On June 4, ten-year-old Annika “Anni” Emmert of California, who was born without her right hand and part of her arm, reached into a cooler for a fish to feed to a dolphin named Winter at Florida’s Clearwater Marine Aquarium. To Anni’s surprise, what she found instead was a 3-D printed prosthetic arm, customized just for her.
Limbitless Solutions is a non-profit organization based at the University of Central Florida (UCF) and founded by current U.S. Fulbright fellow Albert Manero II. Most bionic arms cost $40,000 and are not covered for children by health insurance companies because they outgrow them. The Limbitless team, however, uses 3-D printer technology to create prosthetic limbs that can be replaced, at a very low cost, as children grow.
Winter the dolphin had a special role in the presentation at the aquarium. She had lost her tail at three months old when it became entangled in a crab trap, but a groundbreaking prosthetic tail saved her life and her story inspired the 2011 film Dolphin Tale and the 2014 sequel Dolphin Tale 2. Actress Cozi Zuehlsdorff, who starred in both films, took part in the surprise for Anni, as well as ABC’s Good Morning America team, who captured the moment in a feature segment.
I was delighted to witness that extraordinary poolside presentation and to meet Fulbright Program participant Albert Manero II.
Explaining the potential impact of his team’s work, Albert said, “We uploaded our design on the Internet so that people around the world could build their own bionic arm for less than US $350. Together, we have shared a very powerful dream of engineering hope. The spirit of shared, open source technology is beginning to empower children all over the world.”
Albert is conducting his 2014-2015 Fulbright student research grant at the University of Cologne in Germany as part of his doctoral studies at UCF. In a blog post about his Fulbright experience, Albert wrote that global innovation and mutual understanding have “proved immensely valuable for my research, but also for my personal life….In the laboratory, my research has never been more effective, as I embrace the benefits and challenges of global research... My German colleagues have shared both their experience and their problem solving methodology with me, helping me develop in many ways. It has been a privilege to learn their history and culture, and to share in it together.”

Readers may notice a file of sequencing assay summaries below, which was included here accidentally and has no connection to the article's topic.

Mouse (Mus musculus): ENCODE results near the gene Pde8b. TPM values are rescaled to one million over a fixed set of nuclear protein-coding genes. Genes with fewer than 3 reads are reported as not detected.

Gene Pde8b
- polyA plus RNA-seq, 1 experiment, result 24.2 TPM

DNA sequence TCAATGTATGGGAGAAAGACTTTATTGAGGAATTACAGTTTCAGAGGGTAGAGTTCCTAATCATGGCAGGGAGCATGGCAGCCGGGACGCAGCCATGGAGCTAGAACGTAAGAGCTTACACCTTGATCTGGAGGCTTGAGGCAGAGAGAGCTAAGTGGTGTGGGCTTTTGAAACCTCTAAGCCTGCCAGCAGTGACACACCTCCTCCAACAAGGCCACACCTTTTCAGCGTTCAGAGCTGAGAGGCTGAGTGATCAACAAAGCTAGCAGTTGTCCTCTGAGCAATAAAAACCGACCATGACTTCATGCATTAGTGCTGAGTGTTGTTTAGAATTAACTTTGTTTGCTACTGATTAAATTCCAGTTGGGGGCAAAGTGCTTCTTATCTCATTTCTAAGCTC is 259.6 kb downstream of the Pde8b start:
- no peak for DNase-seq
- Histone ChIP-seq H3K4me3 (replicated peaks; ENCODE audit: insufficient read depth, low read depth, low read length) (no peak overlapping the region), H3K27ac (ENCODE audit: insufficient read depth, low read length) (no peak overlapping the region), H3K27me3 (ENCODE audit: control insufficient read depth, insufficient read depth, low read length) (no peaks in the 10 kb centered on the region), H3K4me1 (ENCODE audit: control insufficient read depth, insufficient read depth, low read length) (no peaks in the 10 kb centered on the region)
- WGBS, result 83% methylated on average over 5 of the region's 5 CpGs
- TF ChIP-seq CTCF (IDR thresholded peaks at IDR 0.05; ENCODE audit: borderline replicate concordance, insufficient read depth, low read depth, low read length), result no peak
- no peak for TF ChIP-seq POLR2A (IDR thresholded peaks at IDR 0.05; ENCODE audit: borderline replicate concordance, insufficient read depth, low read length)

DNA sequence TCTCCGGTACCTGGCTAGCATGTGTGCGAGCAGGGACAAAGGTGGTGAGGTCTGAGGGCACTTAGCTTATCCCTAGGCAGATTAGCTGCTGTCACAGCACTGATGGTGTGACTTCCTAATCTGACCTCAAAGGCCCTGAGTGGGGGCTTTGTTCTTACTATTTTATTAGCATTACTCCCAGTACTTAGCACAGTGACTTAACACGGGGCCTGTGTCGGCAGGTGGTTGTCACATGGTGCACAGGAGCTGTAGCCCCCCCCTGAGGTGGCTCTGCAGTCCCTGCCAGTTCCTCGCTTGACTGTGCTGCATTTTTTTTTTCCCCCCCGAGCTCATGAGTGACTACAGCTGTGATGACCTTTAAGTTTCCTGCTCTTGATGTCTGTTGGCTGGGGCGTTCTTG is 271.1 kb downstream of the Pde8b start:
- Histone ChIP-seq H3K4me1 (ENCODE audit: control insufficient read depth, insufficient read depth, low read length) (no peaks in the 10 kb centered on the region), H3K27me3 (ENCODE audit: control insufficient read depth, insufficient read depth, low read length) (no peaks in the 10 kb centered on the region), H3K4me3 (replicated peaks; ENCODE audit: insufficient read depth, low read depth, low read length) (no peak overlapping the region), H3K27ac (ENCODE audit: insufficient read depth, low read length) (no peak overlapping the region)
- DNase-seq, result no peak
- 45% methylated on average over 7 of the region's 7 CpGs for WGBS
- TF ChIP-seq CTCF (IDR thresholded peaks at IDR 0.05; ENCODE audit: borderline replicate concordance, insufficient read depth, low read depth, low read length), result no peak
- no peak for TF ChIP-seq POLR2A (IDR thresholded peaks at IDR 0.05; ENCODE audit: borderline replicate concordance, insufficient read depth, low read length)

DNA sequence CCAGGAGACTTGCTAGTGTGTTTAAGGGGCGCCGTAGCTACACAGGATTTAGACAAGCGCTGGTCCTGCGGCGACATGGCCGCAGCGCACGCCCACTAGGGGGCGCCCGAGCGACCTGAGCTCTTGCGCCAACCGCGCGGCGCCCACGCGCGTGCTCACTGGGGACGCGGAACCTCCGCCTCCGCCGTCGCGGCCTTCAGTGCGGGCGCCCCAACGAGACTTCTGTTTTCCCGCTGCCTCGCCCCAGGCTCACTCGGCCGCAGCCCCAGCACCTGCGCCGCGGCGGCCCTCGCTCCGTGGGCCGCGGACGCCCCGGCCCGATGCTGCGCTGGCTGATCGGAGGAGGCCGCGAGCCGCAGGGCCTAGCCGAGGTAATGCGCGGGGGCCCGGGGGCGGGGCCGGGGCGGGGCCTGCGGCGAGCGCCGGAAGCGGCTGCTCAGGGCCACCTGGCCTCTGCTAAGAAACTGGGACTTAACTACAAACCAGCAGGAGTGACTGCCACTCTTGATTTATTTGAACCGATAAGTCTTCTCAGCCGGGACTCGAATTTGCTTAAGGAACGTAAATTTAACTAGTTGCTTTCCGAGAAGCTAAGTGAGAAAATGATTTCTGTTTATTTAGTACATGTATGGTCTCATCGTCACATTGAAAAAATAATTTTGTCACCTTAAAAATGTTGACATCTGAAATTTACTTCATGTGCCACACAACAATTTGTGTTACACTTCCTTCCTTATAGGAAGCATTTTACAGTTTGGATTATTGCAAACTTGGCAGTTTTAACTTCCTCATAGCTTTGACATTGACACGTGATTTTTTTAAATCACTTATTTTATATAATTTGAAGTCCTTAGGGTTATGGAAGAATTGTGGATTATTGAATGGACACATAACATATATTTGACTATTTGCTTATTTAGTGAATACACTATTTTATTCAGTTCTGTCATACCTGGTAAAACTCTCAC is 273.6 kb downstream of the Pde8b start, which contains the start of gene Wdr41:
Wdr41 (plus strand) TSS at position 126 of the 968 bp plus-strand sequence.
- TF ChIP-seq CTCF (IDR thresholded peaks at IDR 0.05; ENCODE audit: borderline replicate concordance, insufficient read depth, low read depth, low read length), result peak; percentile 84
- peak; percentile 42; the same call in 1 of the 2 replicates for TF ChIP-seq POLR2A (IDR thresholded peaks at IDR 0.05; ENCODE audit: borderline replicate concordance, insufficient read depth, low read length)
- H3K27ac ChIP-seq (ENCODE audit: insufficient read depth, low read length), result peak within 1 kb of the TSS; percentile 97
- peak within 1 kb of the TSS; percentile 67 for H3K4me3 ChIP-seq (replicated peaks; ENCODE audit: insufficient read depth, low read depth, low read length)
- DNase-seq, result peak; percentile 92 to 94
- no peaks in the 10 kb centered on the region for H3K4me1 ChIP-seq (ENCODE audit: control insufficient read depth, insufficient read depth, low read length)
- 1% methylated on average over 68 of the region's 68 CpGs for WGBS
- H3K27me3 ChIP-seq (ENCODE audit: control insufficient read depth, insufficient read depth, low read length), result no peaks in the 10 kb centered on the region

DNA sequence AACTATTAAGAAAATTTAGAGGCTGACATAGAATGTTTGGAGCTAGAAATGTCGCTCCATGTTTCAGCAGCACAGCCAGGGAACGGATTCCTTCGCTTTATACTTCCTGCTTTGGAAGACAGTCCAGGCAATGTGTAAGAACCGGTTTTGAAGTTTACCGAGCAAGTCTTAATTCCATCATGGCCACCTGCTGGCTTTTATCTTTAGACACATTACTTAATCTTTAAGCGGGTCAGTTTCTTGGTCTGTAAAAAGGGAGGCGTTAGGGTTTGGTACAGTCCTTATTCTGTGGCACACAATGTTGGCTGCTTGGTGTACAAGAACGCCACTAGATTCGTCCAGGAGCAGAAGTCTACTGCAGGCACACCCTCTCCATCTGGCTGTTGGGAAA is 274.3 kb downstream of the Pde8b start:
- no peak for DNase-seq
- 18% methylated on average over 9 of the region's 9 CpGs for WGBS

Albert Manero exemplifies the kind of innovations conceived by Fulbrighters in science, technology, engineering, and mathematics (STEM). As more than 1,600 Fulbright students and scholars undertake STEM-related opportunities in research and teaching annually, the Fulbright Program is advancing the global science agenda, enabling scientists and citizens to address challenging global concerns such as energy security, food security, climate change, and pandemic disease.
Perhaps Albert Manero said it best, that the Fulbright Program is “a transformational experience, one that permeates all areas of one’s life and shapes people for a future in global innovation.”
About the Author: Betty Castor serves as Chair of the J. William Fulbright Foreign Scholarship Board to which President Barack Obama appointed her in September 2011 and reappointed her in 2014. She was President of the University of South Florida in Tampa, from 1994 until 1999, and was previously the Florida Commissioner of Education. She was the first woman elected to the Florida cabinet and she served three terms in the Florida Senate.